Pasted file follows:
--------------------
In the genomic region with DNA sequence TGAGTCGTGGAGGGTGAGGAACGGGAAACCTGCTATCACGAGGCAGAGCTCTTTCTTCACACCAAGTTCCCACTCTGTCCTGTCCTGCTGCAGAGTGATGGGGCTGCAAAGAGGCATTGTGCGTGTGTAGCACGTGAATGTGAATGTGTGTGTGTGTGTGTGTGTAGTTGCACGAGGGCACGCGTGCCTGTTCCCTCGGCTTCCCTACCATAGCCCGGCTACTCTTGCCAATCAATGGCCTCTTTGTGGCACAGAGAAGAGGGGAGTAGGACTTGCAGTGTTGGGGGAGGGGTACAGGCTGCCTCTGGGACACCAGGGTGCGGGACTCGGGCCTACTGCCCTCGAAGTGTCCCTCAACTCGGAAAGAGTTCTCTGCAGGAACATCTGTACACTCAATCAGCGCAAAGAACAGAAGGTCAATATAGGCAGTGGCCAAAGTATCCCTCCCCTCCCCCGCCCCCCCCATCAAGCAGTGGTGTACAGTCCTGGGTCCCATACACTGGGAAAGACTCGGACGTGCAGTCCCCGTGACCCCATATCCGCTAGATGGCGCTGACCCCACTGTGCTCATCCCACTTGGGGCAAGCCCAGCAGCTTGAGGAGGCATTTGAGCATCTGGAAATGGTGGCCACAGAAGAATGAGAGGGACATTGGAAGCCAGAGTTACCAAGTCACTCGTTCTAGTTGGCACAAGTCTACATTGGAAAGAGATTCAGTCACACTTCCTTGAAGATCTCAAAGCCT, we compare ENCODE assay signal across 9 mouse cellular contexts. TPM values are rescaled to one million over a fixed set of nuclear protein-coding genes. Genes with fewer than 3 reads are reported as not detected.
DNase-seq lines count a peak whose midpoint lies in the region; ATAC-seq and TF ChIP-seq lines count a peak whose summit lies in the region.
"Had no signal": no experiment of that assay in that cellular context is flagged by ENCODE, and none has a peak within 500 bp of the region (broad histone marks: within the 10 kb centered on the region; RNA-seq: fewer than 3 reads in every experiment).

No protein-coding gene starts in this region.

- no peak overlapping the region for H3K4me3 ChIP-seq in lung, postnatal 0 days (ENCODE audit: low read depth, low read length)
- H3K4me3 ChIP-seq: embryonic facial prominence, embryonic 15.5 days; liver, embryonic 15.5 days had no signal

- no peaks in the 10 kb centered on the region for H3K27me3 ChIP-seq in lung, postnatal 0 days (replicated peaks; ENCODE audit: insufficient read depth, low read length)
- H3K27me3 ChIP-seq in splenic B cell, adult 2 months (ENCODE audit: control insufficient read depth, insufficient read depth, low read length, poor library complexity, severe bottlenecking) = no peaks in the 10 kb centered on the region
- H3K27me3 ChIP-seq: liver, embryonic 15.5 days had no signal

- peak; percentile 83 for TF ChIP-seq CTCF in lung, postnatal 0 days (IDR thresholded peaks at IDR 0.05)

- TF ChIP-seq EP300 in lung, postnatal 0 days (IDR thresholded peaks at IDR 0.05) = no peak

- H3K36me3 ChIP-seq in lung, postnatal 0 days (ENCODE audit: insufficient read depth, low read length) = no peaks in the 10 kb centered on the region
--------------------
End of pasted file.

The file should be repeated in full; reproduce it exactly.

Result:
In the genomic region with DNA sequence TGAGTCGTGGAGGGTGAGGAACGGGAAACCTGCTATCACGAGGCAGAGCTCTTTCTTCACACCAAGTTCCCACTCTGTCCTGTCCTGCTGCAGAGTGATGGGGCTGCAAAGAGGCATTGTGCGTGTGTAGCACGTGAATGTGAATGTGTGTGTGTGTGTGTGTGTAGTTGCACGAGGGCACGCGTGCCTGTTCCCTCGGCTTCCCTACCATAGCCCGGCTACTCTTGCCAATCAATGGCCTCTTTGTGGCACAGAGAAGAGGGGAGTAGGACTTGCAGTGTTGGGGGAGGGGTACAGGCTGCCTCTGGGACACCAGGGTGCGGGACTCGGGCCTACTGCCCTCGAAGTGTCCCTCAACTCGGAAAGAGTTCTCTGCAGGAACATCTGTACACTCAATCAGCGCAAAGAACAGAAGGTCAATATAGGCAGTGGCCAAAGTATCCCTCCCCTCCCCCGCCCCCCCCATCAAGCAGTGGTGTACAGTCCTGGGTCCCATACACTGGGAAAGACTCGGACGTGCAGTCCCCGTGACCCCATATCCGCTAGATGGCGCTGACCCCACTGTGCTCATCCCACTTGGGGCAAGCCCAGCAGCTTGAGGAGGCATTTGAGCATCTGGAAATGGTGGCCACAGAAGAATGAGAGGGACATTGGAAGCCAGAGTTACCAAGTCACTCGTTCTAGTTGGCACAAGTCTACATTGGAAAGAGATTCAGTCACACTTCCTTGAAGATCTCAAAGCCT, we compare ENCODE assay signal across 9 mouse cellular contexts. TPM values are rescaled to one million over a fixed set of nuclear protein-coding genes. Genes with fewer than 3 reads are reported as not detected.
DNase-seq lines count a peak whose midpoint lies in the region; ATAC-seq and TF ChIP-seq lines count a peak whose summit lies in the region.
"Had no signal": no experiment of that assay in that cellular context is flagged by ENCODE, and none has a peak within 500 bp of the region (broad histone marks: within the 10 kb centered on the region; RNA-seq: fewer than 3 reads in every experiment).

No protein-coding gene starts in this region.

- no peak overlapping the region for H3K4me3 ChIP-seq in lung, postnatal 0 days (ENCODE audit: low read depth, low read length)
- H3K4me3 ChIP-seq: embryonic facial prominence, embryonic 15.5 days; liver, embryonic 15.5 days had no signal

- no peaks in the 10 kb centered on the region for H3K27me3 ChIP-seq in lung, postnatal 0 days (replicated peaks; ENCODE audit: insufficient read depth, low read length)
- H3K27me3 ChIP-seq in splenic B cell, adult 2 months (ENCODE audit: control insufficient read depth, insufficient read depth, low read length, poor library complexity, severe bottlenecking) = no peaks in the 10 kb centered on the region
- H3K27me3 ChIP-seq: liver, embryonic 15.5 days had no signal

- peak; percentile 83 for TF ChIP-seq CTCF in lung, postnatal 0 days (IDR thresholded peaks at IDR 0.05)

- TF ChIP-seq EP300 in lung, postnatal 0 days (IDR thresholded peaks at IDR 0.05) = no peak

- H3K36me3 ChIP-seq in lung, postnatal 0 days (ENCODE audit: insufficient read depth, low read length) = no peaks in the 10 kb centered on the region